South African millennials (those born between 1982 and 2000) are good at saving money, with 69% of individuals having a savings account, but they are failing when it comes to investing for the long term, research by Old Mutual has shown.

According to the Old Mutual Millennial Survey, only 44% of millennials are investing in a pension or provident fund and only 25% are currently invested in a unit trust. Alarmingly, 47% of South African millennials surveyed did not know what a unit trust was.

This is concerning as saving, instead of investing, means that millennials will be less likely to build wealth and retire comfortably. Long-term financial security simply cannot be achieved by saving alone.

What is holding millennials back from investing and what can fund marketers do to attract more millennial clients? We decided to investigate.

Why aren’t millennials investing?

Research has shown that many millennials prefer not to be formally employed, rather following a more flexible lifestyle. While this is great for work-life balance, it also means that these individuals aren’t automatically opted-in to traditional retirement products, like older generations were through their employers.

Instead it’s up to millennials to find and manage their own investments, which often means they start investing later than they technically should. Therefore, the low millennial investment figures reflected might very well pick up in a few years, but unfortunately by then, these individuals will already be on the back foot.

Another reason millennials are likely not investing as much as they should is a lack of education – confirmed by the 47% who do not know what a unit trust is. This figure is surprising for a generation that frequently teach themselves how to do things, using YouTube videos and thoroughly research all purchases online.

This points to the fault to some extent lying with financial services institutions. As stated in the Sanlam Benchmark 2018 Empowering Insights Research Summary the retirement funding industry does not support the buying process of millennials.

The report makes the point that it is not about product complexity but rather about relatability. Many millennials are able to explain and engage on topics like blockchain and bitcoin, which are far more complex, but their knowledge of traditional investment products is limited.

This is because, while information is available, it’s not available in the format that is relatable to millennials. They want information that can empower them to make their own decisions, rather than simply telling them what to do, like performance comparisons and information about the company’s social responsibility.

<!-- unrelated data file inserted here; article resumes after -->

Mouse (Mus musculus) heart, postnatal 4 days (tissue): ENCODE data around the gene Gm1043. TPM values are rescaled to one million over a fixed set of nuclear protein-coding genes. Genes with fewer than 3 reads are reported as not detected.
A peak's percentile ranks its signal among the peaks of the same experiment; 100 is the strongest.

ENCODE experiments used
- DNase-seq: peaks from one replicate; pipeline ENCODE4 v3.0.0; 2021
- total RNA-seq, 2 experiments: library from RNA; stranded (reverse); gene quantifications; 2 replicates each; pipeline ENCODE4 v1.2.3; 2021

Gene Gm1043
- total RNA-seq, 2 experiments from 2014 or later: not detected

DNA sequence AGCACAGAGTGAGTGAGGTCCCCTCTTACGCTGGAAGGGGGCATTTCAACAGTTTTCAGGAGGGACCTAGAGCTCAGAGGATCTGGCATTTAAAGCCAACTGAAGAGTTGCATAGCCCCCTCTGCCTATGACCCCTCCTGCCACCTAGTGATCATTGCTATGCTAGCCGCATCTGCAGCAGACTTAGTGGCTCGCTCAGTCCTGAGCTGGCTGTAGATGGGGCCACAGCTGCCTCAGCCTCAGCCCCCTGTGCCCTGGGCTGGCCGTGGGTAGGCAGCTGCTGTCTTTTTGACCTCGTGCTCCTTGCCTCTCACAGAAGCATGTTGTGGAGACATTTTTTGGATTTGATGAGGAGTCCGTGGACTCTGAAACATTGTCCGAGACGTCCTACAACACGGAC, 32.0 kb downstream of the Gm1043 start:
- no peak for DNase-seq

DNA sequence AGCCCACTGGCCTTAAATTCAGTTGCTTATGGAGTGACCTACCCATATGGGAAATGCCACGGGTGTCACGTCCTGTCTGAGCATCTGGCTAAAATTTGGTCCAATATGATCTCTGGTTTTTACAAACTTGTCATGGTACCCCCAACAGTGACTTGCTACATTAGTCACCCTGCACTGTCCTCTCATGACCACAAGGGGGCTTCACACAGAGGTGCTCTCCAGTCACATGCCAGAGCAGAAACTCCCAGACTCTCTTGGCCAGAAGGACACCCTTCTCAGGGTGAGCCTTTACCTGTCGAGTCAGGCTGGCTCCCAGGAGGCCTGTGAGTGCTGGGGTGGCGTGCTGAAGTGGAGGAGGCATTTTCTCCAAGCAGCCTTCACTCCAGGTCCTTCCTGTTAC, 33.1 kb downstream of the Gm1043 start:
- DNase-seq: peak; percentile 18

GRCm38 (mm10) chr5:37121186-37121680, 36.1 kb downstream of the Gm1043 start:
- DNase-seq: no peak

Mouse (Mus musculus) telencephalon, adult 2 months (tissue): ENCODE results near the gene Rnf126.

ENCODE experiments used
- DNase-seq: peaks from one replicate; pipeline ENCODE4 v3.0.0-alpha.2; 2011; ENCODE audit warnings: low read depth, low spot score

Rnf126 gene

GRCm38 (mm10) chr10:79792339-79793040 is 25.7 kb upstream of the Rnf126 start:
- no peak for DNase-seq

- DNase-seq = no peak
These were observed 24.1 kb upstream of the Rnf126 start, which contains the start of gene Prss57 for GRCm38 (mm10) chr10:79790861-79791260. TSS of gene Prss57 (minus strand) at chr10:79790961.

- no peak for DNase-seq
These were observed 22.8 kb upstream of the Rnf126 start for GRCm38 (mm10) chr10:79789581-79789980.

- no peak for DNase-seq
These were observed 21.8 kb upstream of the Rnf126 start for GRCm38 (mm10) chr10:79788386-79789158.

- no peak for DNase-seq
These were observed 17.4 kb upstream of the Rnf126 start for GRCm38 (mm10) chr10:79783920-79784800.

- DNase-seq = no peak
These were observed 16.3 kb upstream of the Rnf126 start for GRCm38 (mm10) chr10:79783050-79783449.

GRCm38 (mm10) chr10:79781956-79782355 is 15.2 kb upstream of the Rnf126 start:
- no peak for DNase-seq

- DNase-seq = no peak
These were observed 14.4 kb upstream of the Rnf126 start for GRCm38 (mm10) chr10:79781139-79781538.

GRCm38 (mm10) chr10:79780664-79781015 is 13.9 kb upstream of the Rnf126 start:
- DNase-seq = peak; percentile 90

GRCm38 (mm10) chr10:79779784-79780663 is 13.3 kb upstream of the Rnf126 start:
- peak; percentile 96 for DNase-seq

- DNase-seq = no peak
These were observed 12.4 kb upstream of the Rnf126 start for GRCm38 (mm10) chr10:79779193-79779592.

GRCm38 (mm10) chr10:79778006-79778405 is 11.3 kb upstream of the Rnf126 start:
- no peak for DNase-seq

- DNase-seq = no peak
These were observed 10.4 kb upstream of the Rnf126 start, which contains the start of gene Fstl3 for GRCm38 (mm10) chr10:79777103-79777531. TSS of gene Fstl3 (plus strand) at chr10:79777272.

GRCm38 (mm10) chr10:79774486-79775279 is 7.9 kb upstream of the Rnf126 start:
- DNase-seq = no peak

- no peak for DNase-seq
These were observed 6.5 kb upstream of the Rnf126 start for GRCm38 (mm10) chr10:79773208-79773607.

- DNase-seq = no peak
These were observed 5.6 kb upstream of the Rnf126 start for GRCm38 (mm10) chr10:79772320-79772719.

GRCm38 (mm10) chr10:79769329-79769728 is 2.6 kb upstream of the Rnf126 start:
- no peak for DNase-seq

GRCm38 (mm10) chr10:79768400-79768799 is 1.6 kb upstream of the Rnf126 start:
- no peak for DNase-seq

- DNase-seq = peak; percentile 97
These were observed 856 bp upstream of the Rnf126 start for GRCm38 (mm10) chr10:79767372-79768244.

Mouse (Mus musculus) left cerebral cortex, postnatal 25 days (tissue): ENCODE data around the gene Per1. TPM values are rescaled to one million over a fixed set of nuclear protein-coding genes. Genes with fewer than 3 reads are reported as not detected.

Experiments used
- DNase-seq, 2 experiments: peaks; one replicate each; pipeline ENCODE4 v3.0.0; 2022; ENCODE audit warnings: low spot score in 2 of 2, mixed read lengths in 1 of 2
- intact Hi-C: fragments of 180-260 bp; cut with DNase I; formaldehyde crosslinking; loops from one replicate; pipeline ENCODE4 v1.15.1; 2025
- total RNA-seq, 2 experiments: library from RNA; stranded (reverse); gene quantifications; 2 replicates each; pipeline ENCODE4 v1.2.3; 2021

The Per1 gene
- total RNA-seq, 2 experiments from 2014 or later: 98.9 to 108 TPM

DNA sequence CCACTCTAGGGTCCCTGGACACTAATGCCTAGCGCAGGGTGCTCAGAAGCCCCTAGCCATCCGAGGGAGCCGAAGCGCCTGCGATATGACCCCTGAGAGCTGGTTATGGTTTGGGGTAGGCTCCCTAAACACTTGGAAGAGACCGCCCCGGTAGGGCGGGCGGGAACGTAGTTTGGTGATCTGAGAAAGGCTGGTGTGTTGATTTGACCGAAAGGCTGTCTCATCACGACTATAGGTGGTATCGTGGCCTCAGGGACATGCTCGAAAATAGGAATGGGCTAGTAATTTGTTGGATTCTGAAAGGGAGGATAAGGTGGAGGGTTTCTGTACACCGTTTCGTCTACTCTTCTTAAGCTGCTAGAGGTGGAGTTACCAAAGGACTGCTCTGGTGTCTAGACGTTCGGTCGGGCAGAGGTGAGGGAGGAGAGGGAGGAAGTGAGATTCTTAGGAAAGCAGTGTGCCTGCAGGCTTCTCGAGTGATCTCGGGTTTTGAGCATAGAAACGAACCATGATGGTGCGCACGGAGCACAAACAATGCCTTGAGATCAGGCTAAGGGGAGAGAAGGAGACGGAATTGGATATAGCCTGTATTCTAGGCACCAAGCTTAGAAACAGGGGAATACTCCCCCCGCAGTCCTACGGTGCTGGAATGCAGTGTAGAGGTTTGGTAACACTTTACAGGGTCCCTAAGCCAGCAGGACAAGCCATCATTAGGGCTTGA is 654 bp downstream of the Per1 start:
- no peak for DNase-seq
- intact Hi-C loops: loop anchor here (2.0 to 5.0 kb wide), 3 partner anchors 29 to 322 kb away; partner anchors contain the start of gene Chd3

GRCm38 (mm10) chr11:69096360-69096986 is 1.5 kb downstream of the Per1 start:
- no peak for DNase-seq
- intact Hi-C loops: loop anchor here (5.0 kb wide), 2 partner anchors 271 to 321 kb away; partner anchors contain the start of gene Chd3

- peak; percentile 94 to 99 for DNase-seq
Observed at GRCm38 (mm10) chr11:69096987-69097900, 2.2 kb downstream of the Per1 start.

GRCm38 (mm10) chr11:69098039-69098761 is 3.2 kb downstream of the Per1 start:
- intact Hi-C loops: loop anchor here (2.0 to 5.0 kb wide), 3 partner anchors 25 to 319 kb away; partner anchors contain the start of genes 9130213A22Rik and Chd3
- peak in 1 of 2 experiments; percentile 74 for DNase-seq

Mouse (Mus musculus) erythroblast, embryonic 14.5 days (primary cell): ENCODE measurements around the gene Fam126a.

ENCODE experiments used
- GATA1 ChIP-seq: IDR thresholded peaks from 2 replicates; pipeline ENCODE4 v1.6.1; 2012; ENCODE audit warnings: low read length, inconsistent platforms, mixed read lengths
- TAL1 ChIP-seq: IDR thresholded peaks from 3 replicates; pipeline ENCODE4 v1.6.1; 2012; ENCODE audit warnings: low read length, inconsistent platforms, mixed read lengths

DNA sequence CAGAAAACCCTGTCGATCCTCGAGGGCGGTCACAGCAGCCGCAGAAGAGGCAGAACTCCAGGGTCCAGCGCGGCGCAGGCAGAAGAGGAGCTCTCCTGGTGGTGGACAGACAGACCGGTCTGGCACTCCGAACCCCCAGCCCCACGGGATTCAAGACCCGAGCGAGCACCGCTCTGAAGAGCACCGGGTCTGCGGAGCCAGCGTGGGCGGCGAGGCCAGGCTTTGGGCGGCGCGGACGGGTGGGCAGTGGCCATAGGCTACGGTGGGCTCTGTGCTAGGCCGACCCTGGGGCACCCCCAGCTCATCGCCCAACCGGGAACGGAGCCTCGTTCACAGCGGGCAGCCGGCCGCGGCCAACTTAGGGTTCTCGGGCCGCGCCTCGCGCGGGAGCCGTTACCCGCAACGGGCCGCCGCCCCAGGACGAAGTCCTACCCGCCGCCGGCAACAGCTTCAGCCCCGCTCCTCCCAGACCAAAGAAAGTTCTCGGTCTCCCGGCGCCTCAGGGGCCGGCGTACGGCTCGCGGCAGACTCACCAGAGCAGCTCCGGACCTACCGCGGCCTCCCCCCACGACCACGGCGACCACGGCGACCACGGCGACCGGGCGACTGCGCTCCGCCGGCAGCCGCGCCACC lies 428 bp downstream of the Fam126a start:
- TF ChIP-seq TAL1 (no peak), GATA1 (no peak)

Furthermore, millennials also tend to distrust financial institutions and the economy as a whole. This is not surprising as many of them started their careers in the economic slump of the Zuma presidency, Sanlam notes.

What does this mean for fund marketers?

All of this means fund marketers need to learn to speak the language of millennials to attract these investors and help young South Africans secure their financial futures.

Here are a few things marketers can do to achieve this:

  1. Educate without being condescending – The Sanlam Research Summary notes that while millennials aren’t very clued up about their investment options, they are highly confident in their own abilities and believe they can craft their own investment plan. This means that, to reach them, you need to provide educational content that will empower them to make better decisions, rather than simply telling them to employ a financial advisor.
  2. Present information in interesting snippets – Rather than presenting your fund information lengthy documents stuffed with technical terms why not try making a short video, or presenting the benefits of your product in an infographic? This type of content is much more relatable and appealing to young potential investors who are used to finding their information online and on social networks.
  3. Project trust – To win over millennials you must ensure that you have a brand they can trust. This means respecting their data and privacy and being open and honest about expected and actual fund performance.
  4. Be transparent about fees – Millennials want to know exactly how much they’re paying and why, so be transparent about your investment fees. In fact, this is surely something older generations will also appreciate.
  5. Show that you care – If you can show how your company gives back to the community, that will also help earn the trust of millennials. Research has shown that about 75% of millennials want to know that their investment is doing social good, do not want to invest in companies known to be doing social or environmental harm and will only invest in companies that are aligned with their personal values.
  6. Don’t throw your information at them – Millennials are used to sourcing the information they need and will go look for details about your products if they’re interested in signing up. So, make sure your information is easy to find, but don’t spam them with unnecessary details they don’t care about.

Marketing your fund to millennials can seem like a difficult task, but it is certainly worth doing. These are the investors of the future and the country’s collective wealth depends on them making smart investment decisions, rather than simply saving their money in bank accounts.